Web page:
12 Tasting Notes
This is my first interaction with any Yerba Mate. Upon opening the pouch, I was greeted with a grassy smell, a bit on the “straw” side of grassy. I put the kettle on a low setting, just below what I use for green teas (which once measured 180ºF, but I’m not sure how accurate the old kettle is) and set the timer for 3 minutes. Smelling the resulting brew in the cup, I get a very mild scent. The smell is similar to my White Monkey brews.
I fear I brewed this on the weak side. The flavor is meek at best. As the smell reminded me of White Monkey, so does the taste, but without the sweet notes of the White Monkey. It’s weak enough for me to not get much more than that from it. Hopefully my next brew will have more strength to it and give me more flavors.
In the interest of “something different,” I tried tossing in a bit of vanilla extract this time around. I wanted a flavored tea, but we have none around. I was concerned about adding too much and getting some of the unpleasantness of vanilla extract, so only put in a few drops. It was not enough – barely noticeable. Still, it means I have a good tea to drink, if not as flavored as I’d like.
ETA: I added a bit more vanilla extract, and I can taste it now, but it really needs proper vanilla, I think.
It’s unclear to me if this is a different green chai from the Bengal Green Chai that used to be in Adagio’s chai sampler, but the variety I have is the Bengal Green Chai.
Before trying this I assumed it wouldn’t work. “Chai” is spicy and strong, while greens are delicate. I followed the “3 minutes at 180ºF” instructions, and the spice is toned down as a result. I mixed this with sweetened condensed milk, as I do with my chaos, and the green tea flavor is completely gone. It’s ok, and an interesting change from my normal black chai, but I doubt I’ll ever order it again.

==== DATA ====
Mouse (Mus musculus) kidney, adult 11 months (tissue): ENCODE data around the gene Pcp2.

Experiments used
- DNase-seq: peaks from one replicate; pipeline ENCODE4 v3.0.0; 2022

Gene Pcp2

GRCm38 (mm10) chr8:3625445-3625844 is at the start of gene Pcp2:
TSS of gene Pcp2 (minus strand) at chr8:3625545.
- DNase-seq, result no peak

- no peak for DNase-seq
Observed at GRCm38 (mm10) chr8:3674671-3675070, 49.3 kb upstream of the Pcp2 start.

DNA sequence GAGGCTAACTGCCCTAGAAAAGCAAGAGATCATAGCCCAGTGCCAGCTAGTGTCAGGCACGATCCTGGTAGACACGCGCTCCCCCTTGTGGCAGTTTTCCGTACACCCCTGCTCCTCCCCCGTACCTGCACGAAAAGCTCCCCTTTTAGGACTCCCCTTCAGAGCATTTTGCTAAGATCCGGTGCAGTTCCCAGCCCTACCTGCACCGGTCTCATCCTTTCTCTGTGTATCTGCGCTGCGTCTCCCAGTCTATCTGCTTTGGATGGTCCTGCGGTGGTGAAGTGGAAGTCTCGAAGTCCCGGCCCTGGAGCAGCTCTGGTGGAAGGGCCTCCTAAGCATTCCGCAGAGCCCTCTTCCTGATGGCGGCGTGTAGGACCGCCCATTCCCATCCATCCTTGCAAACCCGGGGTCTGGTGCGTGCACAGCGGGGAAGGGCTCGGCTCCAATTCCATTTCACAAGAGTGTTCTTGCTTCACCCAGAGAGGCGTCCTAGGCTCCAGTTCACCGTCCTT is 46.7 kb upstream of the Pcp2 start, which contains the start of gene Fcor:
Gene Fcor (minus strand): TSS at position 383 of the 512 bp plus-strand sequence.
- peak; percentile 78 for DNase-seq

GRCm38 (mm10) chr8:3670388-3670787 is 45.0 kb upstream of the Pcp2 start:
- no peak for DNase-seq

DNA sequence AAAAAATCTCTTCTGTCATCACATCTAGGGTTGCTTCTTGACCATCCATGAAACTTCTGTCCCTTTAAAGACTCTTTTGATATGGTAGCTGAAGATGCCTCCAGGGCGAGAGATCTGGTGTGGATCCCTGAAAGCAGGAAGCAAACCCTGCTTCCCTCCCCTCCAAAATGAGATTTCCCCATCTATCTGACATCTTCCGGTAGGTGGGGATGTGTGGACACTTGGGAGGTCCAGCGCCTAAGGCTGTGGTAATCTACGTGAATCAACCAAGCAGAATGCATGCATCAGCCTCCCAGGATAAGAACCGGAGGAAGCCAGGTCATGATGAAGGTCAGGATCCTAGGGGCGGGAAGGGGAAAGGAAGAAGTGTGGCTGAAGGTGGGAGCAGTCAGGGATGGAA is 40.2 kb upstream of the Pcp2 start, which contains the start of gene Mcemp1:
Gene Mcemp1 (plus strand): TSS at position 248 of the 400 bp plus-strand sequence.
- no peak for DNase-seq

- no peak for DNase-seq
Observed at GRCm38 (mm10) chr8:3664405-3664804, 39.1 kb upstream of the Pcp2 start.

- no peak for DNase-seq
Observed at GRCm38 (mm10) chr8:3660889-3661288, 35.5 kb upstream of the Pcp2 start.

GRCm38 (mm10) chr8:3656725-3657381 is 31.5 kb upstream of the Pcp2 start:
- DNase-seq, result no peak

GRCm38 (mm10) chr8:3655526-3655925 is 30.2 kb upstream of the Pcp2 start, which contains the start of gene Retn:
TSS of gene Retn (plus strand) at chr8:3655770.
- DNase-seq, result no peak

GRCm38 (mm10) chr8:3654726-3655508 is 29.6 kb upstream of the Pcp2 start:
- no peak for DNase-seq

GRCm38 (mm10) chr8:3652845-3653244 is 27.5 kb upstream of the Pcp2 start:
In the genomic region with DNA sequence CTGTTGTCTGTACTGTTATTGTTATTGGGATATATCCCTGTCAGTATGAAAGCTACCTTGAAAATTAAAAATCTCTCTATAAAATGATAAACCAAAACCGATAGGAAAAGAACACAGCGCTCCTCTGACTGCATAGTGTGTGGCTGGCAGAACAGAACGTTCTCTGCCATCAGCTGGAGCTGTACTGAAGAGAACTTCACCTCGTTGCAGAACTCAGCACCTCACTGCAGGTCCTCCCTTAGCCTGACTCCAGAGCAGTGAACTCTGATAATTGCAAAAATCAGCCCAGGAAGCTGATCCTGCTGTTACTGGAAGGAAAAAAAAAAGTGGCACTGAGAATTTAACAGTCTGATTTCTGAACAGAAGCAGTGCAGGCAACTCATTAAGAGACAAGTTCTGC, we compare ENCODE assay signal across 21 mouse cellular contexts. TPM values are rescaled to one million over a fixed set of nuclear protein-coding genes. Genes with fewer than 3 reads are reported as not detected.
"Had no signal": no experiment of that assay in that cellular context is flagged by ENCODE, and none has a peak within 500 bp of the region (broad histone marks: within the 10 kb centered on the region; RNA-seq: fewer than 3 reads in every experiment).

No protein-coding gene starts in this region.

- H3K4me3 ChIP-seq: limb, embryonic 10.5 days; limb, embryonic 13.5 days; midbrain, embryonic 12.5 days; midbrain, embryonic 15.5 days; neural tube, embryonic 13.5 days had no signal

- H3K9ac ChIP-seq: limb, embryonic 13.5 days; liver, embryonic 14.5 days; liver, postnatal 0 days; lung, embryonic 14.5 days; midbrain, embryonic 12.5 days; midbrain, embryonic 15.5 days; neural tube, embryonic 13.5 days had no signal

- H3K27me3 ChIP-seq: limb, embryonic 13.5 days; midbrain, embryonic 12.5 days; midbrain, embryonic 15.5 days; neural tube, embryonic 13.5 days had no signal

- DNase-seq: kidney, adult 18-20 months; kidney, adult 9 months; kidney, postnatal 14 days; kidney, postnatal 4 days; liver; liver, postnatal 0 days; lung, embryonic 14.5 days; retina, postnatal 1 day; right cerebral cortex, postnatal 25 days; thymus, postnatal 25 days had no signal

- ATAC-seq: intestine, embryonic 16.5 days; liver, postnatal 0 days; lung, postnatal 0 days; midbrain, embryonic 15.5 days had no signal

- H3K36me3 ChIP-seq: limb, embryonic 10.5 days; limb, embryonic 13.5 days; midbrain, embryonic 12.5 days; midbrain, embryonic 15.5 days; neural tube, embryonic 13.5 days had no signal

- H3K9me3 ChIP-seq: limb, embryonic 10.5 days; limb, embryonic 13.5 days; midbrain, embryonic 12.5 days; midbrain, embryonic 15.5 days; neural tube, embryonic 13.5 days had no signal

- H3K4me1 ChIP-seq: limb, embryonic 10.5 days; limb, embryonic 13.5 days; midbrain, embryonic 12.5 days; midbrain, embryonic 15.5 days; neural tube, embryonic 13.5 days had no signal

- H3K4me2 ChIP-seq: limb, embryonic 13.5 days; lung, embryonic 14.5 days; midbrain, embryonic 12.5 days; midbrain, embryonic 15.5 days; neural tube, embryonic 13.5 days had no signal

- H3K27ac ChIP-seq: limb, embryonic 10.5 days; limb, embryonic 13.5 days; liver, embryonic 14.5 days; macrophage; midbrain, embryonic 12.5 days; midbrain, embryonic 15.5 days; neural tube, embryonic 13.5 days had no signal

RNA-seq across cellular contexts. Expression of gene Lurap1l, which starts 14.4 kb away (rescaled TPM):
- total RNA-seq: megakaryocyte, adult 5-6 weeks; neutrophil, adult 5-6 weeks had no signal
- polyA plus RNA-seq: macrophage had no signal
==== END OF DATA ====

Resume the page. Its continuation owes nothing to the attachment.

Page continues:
In the past, I’d always been unsatisfied with my chais. Either the texture wasn’t sufficiently creamy or the flavor was weak. Even with cream as the milky ingredient, it wasn’t quite right. Adam suggested I try using sweetened condensed milk as both the milky ingredient and the sweetener, and I gave it a try this morning.
It did the trick.
I admit, I often like my teas both sweeter and milkier than others. As a result, I put four teaspoons (table-wear, not measuring spoons) of sweetened condensed milk in my tea, however, this is an oversize mug of tea (at least 2 cups’ worth). I’d say two teaspoons per cup is enough to create a pleasantly creamy, quite sweet, spicy chai. The unfortunate side effect of this much added flavor in my tea is the apple flavoring has disappeared. Still, I’m enjoying my mug of tea.
I like my flavored blacks from Adagio with a touch of sugar and a touch of milk, and this steeping has the same. I’m not getting much mango flavor (perhaps I’ve overwhelmed it), and with this use, the Ceylon is a perfectly fine black tea, but “nothing special”. I’d rather have Irish Breakfast or Golden Monkey.
I had set the timer for 4 minutes this time, and the tea probably got around 4 minutes and 30 seconds. I added more sugar than I had before, and just a slight touch of milk. The sugar seems to really bring out and brighten the strawberry flavor (I use a “raw” sugar with my tea). A nice finish after a home cooked meal by my significant other.
I’m from close enough to the South to have a great appreciation for Sweet Tea. I’ve had Golden Monkey hot and liked it, and the flavors led me to believe it would make a nice Sweet Tea. Rather than test this theory, I just jumped right in, brewing about 1qt of concentrated tea, adding sugar, and diluting to 2qt. Now I’m sitting down with my first glass.
It is exactly as fantastic as I had hoped. It’s very sweet, like Sweat Tea should be, but more importantly, it was fantastic layers of flavor. It is refreshing and fantastic.